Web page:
Photo finish decides vote on company tax cuts
Finance Minister Hans-Rudolf Merz has expressed satisfaction at voters' approval of planned tax breaks for companies in Sunday's nationwide poll.
The reform, which was endorsed by parliament last year, scraped just over 50 per cent of the vote. It had been contested by centre-left parties and trade unions.
Merz said he was relieved that small and medium-sized enterprises (SMEs) would now benefit from the package of measures aimed at reducing the financial and administrative burden.
These measures include a controversial reduction in tax rates on dividends for shareholders with at least a ten per cent stake in a company.
He said his ministry would examine further steps to reduce corporate taxes.
Merz added that Sunday's result was extremely close. "Supporters of the reform got off with a slap on the wrist."
Bruno Frick of the centre-right Christian Democrats said approval of the fiscal reform was a commitment to lower taxes and to compete with the European Union policy on taxation.
Several prominent experts had come out against the reform, saying it was unconstitutional and denying that it would give a boost to the economy.
The centre-left Social Democrats, which had challenged the tax breaks to a nationwide vote, said the extremely close result was a clear signal from voters that they do not want any more unfair tax reductions for the well-off.
The Social Democrats said families with children should benefit from any further fiscal reforms.
For his part, Daniel Lampart of the Trade Union Federation said the close result was a call by voters for a fair tax system.
Opponents of the reform have lodged appeals against similar overhauls of the tax system on a cantonal level.
In another vote on Sunday, the Swiss overwhelmingly rejected a ban on training flights by the Swiss Air Force over tourist areas.
The people's initiative, launched by an environmental group, was aimed at silencing the noise of fighter jets in these areas.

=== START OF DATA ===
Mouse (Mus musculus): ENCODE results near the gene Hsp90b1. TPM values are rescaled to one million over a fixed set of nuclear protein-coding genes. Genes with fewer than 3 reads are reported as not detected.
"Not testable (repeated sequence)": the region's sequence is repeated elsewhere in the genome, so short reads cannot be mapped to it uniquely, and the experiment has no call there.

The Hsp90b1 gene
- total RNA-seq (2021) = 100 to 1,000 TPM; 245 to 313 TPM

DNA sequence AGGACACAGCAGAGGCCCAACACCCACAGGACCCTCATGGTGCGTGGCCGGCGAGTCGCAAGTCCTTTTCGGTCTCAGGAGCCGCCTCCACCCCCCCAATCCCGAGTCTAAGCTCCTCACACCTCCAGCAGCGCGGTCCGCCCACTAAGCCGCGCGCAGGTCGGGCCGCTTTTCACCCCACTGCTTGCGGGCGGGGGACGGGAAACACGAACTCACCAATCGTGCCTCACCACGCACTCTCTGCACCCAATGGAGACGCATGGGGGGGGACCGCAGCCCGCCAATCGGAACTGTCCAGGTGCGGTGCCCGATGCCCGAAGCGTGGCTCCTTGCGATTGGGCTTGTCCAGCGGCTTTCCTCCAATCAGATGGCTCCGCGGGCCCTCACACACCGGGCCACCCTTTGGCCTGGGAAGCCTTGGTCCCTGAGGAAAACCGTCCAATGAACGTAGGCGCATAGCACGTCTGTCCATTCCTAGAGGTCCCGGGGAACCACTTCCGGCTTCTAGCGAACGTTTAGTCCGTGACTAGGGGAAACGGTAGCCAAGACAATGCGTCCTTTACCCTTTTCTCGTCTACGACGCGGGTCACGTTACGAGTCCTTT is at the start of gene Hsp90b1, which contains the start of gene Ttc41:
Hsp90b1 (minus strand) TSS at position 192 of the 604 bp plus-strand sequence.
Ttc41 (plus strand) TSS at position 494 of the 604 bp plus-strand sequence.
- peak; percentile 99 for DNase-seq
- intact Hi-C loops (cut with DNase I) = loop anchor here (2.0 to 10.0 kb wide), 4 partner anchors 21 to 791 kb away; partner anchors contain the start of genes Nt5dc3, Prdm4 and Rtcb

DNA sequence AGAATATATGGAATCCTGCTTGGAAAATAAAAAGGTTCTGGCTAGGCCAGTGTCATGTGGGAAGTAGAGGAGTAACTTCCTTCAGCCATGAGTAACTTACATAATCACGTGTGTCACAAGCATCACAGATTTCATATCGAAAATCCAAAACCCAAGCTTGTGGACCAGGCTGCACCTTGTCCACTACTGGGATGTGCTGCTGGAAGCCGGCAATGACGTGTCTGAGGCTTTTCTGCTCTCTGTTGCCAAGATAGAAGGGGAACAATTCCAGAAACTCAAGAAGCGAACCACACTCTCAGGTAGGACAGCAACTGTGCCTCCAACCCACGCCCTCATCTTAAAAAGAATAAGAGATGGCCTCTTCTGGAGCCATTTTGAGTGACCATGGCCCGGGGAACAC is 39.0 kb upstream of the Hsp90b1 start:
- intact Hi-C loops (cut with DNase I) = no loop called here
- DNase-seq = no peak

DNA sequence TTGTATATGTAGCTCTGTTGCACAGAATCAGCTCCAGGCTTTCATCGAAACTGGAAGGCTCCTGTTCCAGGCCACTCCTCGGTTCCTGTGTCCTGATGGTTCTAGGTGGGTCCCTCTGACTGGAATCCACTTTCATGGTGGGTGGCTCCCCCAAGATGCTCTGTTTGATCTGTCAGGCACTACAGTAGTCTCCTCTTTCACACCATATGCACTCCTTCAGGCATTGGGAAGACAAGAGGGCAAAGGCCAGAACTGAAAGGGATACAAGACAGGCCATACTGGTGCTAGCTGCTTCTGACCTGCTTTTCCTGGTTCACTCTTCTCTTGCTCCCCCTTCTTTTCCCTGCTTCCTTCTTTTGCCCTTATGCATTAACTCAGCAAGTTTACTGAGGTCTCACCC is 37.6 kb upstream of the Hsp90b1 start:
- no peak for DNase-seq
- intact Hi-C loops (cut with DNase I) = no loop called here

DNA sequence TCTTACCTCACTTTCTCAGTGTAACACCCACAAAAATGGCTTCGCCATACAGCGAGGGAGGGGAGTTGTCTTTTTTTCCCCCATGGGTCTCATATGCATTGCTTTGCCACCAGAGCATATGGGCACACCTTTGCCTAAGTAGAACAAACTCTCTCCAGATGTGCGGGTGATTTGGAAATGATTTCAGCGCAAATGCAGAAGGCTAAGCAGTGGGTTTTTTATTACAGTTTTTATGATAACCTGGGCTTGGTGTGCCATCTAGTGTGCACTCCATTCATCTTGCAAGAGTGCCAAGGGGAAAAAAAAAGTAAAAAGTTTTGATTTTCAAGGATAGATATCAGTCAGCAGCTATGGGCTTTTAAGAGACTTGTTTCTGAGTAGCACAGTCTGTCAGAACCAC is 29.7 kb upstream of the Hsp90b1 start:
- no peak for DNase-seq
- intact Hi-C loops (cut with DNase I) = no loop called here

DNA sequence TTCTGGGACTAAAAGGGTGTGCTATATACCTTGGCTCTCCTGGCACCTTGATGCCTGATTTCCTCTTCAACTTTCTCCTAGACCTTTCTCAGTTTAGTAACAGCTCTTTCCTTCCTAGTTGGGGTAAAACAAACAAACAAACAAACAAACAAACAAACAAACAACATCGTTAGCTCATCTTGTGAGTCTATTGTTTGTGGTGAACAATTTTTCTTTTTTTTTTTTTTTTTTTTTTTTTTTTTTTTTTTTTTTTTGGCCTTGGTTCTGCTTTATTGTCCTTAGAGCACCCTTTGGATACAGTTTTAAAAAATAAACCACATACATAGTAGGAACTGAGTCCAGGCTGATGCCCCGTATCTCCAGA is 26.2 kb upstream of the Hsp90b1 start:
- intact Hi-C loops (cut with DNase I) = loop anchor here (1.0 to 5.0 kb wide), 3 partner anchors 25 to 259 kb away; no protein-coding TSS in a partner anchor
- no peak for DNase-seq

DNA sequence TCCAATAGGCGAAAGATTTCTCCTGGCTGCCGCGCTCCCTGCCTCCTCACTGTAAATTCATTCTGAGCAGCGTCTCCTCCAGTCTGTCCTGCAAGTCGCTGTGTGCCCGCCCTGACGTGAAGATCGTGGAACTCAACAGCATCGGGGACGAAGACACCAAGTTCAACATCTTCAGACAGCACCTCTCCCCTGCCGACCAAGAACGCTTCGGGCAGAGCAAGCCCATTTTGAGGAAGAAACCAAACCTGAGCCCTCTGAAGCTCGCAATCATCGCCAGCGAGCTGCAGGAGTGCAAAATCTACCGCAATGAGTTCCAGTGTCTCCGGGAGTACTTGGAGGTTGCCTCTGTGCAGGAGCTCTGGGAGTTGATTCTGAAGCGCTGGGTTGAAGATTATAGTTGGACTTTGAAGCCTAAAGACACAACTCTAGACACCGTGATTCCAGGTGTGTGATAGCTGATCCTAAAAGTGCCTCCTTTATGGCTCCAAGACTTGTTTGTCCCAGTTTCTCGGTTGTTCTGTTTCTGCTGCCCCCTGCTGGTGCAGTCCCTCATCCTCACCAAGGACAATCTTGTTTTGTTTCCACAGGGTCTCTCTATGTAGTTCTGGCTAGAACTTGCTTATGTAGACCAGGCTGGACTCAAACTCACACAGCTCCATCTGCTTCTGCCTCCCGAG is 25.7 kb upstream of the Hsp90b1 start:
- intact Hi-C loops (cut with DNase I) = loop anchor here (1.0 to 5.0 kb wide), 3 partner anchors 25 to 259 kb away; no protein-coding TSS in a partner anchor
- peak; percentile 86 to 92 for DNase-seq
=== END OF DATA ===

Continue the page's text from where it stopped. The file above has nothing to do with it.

Nearly seven out of ten voters and all 26 cantons rejected the proposal.
Franz Weber, the driving force behind the initiative, criticised the defence ministry campaign ahead of the vote, but vowed to continue the fight against noise pollution in alpine regions.
"Our only aim was to protect the environment," he said.
The defence ministry for its part accused supporters of the initiative of trying to abolish the Air Force and undermine Switzerland's sovereignty.
Defence Minister Samuel Schmid said he was pleased with the outcome of the vote. He said only a well trained air force could defend Switzerland's sovereignty and neutrality.
"Only a sovereign Switzerland is attractive for the economy, tourism and the international community," he said.
Schmid pledged to seek ways to reduce noise pollution from military aircraft.
Turnout in Sunday's vote was 38 per cent, below the average in nationwide ballots.
swissinfo, Urs Geiser
Corporate tax for holding companies came into force ten years ago.
In 2004 voters turned down a proposed tax package of tax cuts for families, property owners and shareholders.
In a separate issue, Switzerland and the European Union are at loggerheads over preferential tax rates for holding companies from the EU.
Under Switzerland's three-tier tax system, the federal, cantonal and local authorities levy taxes on individuals and businesses. The highest proportion goes to the cantonal authorities.
Sunday's ballot was the first nationwide vote in Switzerland in 2008.
About 4.9 million citizens aged 18 or over were eligible to vote. Turnout was 38.2%.
Vote on corporate tax breaks: 50.5% yes, 49.5% no.
Vote on ban on fighter jets: 68.1% yes 31.9% no.
Polls also took place in several cantons and communes on a variety of issues.
Votes are usually scheduled on four Sundays during the year.
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